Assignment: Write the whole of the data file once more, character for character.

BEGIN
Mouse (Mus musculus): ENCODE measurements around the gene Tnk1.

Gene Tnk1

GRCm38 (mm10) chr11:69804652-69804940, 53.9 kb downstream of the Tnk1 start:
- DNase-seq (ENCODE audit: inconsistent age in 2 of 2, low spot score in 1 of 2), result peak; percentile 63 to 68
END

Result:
Mouse (Mus musculus): ENCODE measurements around the gene Tnk1.

Gene Tnk1

GRCm38 (mm10) chr11:69804652-69804940, 53.9 kb downstream of the Tnk1 start:
- DNase-seq (ENCODE audit: inconsistent age in 2 of 2, low spot score in 1 of 2), result peak; percentile 63 to 68